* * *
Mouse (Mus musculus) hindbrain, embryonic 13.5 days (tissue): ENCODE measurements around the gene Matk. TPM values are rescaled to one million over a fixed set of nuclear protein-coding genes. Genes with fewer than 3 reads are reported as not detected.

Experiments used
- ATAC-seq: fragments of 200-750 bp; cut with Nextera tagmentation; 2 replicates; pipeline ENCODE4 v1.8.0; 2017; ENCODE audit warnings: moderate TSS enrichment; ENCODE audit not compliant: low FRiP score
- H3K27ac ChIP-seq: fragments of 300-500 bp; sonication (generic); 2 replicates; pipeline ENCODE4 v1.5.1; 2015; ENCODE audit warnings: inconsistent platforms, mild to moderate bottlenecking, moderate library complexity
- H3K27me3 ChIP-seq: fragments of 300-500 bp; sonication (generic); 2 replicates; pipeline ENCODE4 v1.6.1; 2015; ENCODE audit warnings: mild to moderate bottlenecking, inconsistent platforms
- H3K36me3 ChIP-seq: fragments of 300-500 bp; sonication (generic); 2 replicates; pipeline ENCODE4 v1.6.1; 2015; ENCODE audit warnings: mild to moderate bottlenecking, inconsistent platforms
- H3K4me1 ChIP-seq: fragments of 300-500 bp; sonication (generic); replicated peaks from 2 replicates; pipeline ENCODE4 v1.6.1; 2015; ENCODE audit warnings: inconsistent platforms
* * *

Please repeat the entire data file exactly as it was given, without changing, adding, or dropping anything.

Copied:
Mouse (Mus musculus) hindbrain, embryonic 13.5 days (tissue): ENCODE measurements around the gene Matk. TPM values are rescaled to one million over a fixed set of nuclear protein-coding genes. Genes with fewer than 3 reads are reported as not detected.

Experiments used
- ATAC-seq: fragments of 200-750 bp; cut with Nextera tagmentation; 2 replicates; pipeline ENCODE4 v1.8.0; 2017; ENCODE audit warnings: moderate TSS enrichment; ENCODE audit not compliant: low FRiP score
- H3K27ac ChIP-seq: fragments of 300-500 bp; sonication (generic); 2 replicates; pipeline ENCODE4 v1.5.1; 2015; ENCODE audit warnings: inconsistent platforms, mild to moderate bottlenecking, moderate library complexity
- H3K27me3 ChIP-seq: fragments of 300-500 bp; sonication (generic); 2 replicates; pipeline ENCODE4 v1.6.1; 2015; ENCODE audit warnings: mild to moderate bottlenecking, inconsistent platforms
- H3K36me3 ChIP-seq: fragments of 300-500 bp; sonication (generic); 2 replicates; pipeline ENCODE4 v1.6.1; 2015; ENCODE audit warnings: mild to moderate bottlenecking, inconsistent platforms
- H3K4me1 ChIP-seq: fragments of 300-500 bp; sonication (generic); replicated peaks from 2 replicates; pipeline ENCODE4 v1.6.1; 2015; ENCODE audit warnings: inconsistent platforms